ASU research suggests new FDA food labels alone may not change behavior

The new nutrition facts guidelines will affect all packaged food sold in the U.S. (Photo by Andrea Chiu/Creative Commons)

PHOENIX — The Food and Drug Administration announced on Friday updates to the nutrition facts label for packaged foods.

The new regulations will increase the text size for calorie and serving size information as well as add more details on added sugars and serving sizes.

The changes will reflect recent scientific research and will incorporate dietary recommendations from health experts. While the new guidelines do not directly affect Arizona restaurants, Chianne Hewer, a spokeswoman for the Arizona Restaurant Association, said some restaurants are already heading in this direction.

“You’re definitely seeing some restaurants, especially those that specialize in gluten-free and vegan options, provide nutritional information that they know their customers want to know,” Hewer said.

The Affordable Care Act requires that, by the end of the year, all chain restaurants with more than 20 locations nationwide will need to list calorie information alongside their menu items. Hewer said some independently owned eateries are beginning to follow similar policies.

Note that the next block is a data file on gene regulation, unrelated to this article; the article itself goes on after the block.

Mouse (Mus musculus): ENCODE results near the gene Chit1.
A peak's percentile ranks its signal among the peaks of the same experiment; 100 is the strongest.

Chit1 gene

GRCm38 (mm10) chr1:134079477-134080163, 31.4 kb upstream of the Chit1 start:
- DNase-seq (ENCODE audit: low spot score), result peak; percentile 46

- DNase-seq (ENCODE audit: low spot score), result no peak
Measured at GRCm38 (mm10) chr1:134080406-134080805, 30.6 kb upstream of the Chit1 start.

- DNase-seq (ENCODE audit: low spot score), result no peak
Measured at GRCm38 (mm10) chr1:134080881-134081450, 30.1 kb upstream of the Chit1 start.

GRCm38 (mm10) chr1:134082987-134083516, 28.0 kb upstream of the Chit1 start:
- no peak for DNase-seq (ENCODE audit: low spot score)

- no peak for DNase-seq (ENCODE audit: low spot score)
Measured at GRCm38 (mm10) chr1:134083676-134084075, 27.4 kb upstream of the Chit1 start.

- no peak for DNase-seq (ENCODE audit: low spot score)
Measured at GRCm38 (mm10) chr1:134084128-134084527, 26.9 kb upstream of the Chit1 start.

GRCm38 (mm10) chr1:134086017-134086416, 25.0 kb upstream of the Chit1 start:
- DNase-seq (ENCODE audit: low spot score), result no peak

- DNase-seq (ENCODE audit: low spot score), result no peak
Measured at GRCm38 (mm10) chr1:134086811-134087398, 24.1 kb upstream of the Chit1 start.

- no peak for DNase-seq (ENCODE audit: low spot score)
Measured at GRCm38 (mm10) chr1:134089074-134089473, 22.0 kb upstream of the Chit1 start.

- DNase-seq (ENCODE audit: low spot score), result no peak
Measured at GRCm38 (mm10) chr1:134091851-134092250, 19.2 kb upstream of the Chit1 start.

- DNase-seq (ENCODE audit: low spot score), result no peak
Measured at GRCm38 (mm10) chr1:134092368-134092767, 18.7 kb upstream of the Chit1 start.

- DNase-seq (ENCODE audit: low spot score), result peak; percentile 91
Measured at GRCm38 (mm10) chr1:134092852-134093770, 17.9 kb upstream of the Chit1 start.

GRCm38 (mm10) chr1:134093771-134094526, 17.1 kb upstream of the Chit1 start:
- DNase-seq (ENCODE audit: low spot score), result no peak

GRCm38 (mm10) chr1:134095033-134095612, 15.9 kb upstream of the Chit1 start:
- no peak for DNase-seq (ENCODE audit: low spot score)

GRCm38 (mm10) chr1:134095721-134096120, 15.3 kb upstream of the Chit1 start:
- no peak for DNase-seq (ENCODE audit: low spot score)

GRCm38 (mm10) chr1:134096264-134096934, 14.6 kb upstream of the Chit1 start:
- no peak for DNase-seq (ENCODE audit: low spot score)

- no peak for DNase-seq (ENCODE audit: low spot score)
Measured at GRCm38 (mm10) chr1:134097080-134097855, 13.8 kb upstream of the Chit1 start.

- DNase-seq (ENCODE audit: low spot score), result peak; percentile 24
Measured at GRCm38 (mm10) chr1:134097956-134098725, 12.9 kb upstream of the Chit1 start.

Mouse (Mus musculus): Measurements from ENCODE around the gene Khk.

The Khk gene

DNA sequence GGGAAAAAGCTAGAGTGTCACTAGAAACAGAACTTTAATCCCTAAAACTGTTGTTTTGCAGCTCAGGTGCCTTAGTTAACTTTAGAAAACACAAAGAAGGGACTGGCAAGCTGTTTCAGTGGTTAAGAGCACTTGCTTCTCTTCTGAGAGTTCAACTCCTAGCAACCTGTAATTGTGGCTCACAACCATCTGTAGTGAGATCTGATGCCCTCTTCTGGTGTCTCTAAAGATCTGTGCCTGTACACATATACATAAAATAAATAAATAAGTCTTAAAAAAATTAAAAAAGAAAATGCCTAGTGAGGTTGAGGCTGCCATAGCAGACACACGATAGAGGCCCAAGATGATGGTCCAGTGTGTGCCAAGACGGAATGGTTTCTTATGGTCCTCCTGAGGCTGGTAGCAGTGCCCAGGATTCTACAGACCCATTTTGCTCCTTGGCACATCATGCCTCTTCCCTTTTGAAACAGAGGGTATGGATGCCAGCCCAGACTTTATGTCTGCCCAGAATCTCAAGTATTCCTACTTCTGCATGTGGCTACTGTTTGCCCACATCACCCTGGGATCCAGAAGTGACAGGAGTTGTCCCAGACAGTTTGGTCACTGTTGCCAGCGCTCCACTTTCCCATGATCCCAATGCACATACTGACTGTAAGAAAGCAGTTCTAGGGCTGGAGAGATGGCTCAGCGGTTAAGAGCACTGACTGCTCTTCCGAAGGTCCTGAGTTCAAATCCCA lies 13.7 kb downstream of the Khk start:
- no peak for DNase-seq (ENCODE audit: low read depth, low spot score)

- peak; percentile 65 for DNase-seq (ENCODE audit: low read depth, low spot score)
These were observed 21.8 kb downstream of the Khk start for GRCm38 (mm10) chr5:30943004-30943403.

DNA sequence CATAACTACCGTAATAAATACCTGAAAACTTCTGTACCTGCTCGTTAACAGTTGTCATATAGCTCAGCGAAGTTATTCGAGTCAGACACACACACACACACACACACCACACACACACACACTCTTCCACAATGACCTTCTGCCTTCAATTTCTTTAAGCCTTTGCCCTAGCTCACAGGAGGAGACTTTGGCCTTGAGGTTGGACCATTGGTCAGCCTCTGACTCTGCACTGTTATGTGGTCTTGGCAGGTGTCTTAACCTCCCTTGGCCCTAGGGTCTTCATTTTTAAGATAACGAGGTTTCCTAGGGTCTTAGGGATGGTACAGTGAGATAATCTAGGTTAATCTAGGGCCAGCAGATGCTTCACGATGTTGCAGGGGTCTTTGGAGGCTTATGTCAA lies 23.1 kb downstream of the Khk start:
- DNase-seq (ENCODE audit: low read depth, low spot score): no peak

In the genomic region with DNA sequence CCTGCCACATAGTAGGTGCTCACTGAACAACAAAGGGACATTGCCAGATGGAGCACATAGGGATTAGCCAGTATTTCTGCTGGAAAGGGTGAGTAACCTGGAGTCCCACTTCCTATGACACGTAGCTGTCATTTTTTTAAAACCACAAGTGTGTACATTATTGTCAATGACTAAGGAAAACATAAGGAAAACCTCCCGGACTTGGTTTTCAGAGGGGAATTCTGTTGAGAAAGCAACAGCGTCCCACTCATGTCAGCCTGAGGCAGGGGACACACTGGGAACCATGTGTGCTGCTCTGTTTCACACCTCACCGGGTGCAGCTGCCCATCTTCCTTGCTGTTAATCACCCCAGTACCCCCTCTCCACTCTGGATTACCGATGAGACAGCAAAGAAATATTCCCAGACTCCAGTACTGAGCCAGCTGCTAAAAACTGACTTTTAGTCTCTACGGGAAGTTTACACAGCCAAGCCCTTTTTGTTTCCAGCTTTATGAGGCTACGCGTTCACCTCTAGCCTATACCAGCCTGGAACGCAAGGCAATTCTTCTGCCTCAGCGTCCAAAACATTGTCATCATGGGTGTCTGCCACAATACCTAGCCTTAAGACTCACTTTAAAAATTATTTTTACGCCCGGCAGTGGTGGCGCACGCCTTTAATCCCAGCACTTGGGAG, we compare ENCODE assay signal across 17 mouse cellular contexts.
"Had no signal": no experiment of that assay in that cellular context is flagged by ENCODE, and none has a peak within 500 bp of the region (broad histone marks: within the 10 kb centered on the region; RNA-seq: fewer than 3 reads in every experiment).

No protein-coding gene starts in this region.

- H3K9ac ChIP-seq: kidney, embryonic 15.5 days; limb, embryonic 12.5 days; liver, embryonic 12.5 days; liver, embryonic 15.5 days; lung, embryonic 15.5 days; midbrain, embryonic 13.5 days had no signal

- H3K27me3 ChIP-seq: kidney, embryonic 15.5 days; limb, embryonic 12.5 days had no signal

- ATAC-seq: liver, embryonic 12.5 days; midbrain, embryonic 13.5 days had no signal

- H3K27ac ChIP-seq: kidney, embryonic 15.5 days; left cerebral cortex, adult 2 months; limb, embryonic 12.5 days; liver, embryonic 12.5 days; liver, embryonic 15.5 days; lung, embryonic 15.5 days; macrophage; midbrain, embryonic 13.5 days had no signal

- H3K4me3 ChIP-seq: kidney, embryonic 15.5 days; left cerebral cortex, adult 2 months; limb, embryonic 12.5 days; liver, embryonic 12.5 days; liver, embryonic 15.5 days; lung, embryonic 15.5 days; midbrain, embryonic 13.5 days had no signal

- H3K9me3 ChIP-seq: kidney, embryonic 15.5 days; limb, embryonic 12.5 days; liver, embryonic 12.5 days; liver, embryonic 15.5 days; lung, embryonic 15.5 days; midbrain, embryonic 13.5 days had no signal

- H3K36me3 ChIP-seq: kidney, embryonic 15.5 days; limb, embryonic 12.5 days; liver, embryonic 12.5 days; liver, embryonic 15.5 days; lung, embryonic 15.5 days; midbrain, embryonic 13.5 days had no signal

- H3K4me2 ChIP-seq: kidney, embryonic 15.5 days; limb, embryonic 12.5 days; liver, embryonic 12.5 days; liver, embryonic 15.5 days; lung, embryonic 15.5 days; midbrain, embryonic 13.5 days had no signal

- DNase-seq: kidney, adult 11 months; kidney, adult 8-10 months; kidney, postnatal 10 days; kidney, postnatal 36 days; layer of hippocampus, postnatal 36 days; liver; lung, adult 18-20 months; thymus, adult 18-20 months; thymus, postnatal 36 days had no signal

“I wouldn’t say (restaurants) are doing it voluntarily, but because they know ultimately they will have to do it one day,” Hewer said.

new and old fda food labels

Comparison between old and new Nutrition Facts label (Photo courtesy of the Food and Drug Administration)

In addition to more emphasis on caloric intake, the new packaged-food regulations enable consumers to better understand how much sugar they eat. In soda or yogurt, for example, manufacturers must now label the amount of sugar added during processing. The amount must be listed in both grams and as a percentage of the recommended daily intake.

However, a 2015 study by Arizona State University graduate students and associate professor Punam Ohri-Vachaspati suggested that displaying nutrition information might not have a large impact on consumer behavior. They determined that, while nearly 60 percent of their study participants noticed the caloric information on fast-food menus, only 16 percent used them to inform food and drink choices.

“It is up to the consumers to use them,” Ohri-Vachaspati said, “and it is up to the public health community to educate them.”